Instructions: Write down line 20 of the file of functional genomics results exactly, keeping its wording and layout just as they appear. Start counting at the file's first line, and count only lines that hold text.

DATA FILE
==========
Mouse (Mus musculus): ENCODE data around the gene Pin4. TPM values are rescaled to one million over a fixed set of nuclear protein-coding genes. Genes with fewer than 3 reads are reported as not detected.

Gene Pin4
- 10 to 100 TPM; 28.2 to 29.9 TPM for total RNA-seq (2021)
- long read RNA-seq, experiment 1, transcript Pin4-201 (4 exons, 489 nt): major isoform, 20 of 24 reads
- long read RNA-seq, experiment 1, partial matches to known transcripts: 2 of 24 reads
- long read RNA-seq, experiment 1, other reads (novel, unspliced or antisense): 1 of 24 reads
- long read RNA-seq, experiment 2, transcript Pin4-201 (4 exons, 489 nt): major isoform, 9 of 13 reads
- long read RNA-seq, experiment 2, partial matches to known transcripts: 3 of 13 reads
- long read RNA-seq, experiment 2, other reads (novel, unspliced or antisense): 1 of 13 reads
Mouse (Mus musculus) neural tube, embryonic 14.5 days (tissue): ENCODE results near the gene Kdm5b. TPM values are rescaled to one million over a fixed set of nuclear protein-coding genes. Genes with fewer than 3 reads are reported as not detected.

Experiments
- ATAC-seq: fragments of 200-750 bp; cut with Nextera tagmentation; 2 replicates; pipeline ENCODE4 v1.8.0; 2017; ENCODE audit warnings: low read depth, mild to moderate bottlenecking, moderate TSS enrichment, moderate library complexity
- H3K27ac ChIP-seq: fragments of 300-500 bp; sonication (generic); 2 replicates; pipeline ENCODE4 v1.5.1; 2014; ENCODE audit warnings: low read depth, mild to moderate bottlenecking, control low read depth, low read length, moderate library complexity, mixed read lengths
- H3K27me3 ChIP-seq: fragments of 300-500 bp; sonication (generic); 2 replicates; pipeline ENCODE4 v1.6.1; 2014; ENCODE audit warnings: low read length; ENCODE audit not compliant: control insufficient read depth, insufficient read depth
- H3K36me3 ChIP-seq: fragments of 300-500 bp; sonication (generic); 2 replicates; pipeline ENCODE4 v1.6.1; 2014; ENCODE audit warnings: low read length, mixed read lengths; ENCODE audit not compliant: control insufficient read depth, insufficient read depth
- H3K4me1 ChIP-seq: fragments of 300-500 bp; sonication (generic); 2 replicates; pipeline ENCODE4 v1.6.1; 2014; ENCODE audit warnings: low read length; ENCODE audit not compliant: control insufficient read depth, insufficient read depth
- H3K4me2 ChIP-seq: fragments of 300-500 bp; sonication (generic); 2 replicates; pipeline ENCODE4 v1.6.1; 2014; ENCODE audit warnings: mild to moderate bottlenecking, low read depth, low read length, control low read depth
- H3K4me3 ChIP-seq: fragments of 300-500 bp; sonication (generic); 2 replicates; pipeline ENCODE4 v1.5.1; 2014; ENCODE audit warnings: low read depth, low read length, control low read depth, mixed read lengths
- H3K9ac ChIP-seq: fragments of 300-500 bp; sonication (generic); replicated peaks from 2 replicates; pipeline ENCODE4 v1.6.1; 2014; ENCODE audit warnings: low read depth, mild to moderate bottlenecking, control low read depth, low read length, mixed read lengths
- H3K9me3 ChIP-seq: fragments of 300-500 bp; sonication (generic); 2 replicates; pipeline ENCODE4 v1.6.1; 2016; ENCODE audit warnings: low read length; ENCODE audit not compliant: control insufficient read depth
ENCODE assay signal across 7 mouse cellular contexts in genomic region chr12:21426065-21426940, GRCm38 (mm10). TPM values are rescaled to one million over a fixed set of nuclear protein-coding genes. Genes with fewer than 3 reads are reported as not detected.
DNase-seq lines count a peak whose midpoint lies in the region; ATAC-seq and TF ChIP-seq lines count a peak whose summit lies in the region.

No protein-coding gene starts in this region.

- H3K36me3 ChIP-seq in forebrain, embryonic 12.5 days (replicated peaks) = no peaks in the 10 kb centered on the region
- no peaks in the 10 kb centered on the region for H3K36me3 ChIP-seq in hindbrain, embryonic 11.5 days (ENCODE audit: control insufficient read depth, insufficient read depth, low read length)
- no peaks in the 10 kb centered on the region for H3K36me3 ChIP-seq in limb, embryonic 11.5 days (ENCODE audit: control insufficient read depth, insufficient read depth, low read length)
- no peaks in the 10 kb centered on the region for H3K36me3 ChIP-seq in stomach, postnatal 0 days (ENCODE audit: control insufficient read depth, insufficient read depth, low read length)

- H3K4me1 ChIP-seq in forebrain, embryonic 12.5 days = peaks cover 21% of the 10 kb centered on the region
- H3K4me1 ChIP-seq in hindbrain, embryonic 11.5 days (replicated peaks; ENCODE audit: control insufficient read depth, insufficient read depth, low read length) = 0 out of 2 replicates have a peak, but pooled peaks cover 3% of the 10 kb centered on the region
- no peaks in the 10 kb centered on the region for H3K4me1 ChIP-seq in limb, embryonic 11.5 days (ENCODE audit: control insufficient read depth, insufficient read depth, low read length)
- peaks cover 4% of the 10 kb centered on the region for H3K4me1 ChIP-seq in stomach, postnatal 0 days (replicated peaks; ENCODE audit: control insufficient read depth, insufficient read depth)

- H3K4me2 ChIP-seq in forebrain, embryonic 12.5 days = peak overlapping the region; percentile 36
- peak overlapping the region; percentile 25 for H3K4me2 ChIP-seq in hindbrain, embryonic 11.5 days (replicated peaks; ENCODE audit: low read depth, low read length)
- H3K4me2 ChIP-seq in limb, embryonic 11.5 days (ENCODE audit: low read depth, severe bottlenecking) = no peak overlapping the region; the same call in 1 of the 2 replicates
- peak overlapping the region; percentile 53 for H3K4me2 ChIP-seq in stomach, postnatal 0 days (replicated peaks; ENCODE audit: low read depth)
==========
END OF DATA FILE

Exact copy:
- H3K9me3 ChIP-seq: fragments of 300-500 bp; sonication (generic); 2 replicates; pipeline ENCODE4 v1.6.1; 2016; ENCODE audit warnings: low read length; ENCODE audit not compliant: control insufficient read depth